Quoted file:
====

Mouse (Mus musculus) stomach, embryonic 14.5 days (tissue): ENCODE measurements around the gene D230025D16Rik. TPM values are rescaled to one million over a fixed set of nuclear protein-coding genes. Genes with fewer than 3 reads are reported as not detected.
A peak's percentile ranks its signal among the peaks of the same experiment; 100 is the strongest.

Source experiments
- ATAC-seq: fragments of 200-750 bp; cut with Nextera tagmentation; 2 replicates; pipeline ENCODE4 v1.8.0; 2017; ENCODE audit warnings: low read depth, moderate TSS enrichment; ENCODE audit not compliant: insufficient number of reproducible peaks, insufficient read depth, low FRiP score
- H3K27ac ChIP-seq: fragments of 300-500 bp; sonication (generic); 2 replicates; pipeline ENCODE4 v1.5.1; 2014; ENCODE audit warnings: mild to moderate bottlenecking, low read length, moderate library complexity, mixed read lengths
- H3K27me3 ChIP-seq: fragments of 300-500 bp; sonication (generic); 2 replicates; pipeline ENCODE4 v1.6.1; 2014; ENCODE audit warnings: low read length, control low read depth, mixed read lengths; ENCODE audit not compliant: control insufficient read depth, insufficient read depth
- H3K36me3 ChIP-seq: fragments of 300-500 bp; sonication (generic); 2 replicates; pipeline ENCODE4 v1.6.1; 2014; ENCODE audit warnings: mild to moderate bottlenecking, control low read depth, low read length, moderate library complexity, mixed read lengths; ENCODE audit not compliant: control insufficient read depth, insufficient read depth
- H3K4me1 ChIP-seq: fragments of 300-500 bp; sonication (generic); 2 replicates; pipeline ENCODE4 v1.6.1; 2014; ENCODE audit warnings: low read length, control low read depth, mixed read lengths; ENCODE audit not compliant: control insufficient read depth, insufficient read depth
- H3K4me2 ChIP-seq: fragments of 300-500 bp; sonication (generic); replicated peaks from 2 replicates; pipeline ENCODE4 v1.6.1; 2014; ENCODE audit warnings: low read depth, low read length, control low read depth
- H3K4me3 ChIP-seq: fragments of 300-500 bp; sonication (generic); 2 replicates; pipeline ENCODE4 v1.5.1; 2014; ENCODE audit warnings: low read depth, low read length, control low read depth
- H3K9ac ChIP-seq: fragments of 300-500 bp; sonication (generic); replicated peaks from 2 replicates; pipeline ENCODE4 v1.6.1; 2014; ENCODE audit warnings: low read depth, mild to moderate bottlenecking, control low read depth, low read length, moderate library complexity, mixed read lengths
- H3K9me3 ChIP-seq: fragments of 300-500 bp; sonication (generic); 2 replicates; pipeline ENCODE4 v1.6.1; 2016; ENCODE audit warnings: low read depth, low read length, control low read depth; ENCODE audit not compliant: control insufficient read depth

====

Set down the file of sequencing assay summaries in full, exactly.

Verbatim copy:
Mouse (Mus musculus) stomach, embryonic 14.5 days (tissue): ENCODE measurements around the gene D230025D16Rik. TPM values are rescaled to one million over a fixed set of nuclear protein-coding genes. Genes with fewer than 3 reads are reported as not detected.
A peak's percentile ranks its signal among the peaks of the same experiment; 100 is the strongest.

Source experiments
- ATAC-seq: fragments of 200-750 bp; cut with Nextera tagmentation; 2 replicates; pipeline ENCODE4 v1.8.0; 2017; ENCODE audit warnings: low read depth, moderate TSS enrichment; ENCODE audit not compliant: insufficient number of reproducible peaks, insufficient read depth, low FRiP score
- H3K27ac ChIP-seq: fragments of 300-500 bp; sonication (generic); 2 replicates; pipeline ENCODE4 v1.5.1; 2014; ENCODE audit warnings: mild to moderate bottlenecking, low read length, moderate library complexity, mixed read lengths
- H3K27me3 ChIP-seq: fragments of 300-500 bp; sonication (generic); 2 replicates; pipeline ENCODE4 v1.6.1; 2014; ENCODE audit warnings: low read length, control low read depth, mixed read lengths; ENCODE audit not compliant: control insufficient read depth, insufficient read depth
- H3K36me3 ChIP-seq: fragments of 300-500 bp; sonication (generic); 2 replicates; pipeline ENCODE4 v1.6.1; 2014; ENCODE audit warnings: mild to moderate bottlenecking, control low read depth, low read length, moderate library complexity, mixed read lengths; ENCODE audit not compliant: control insufficient read depth, insufficient read depth
- H3K4me1 ChIP-seq: fragments of 300-500 bp; sonication (generic); 2 replicates; pipeline ENCODE4 v1.6.1; 2014; ENCODE audit warnings: low read length, control low read depth, mixed read lengths; ENCODE audit not compliant: control insufficient read depth, insufficient read depth
- H3K4me2 ChIP-seq: fragments of 300-500 bp; sonication (generic); replicated peaks from 2 replicates; pipeline ENCODE4 v1.6.1; 2014; ENCODE audit warnings: low read depth, low read length, control low read depth
- H3K4me3 ChIP-seq: fragments of 300-500 bp; sonication (generic); 2 replicates; pipeline ENCODE4 v1.5.1; 2014; ENCODE audit warnings: low read depth, low read length, control low read depth
- H3K9ac ChIP-seq: fragments of 300-500 bp; sonication (generic); replicated peaks from 2 replicates; pipeline ENCODE4 v1.6.1; 2014; ENCODE audit warnings: low read depth, mild to moderate bottlenecking, control low read depth, low read length, moderate library complexity, mixed read lengths
- H3K9me3 ChIP-seq: fragments of 300-500 bp; sonication (generic); 2 replicates; pipeline ENCODE4 v1.6.1; 2016; ENCODE audit warnings: low read depth, low read length, control low read depth; ENCODE audit not compliant: control insufficient read depth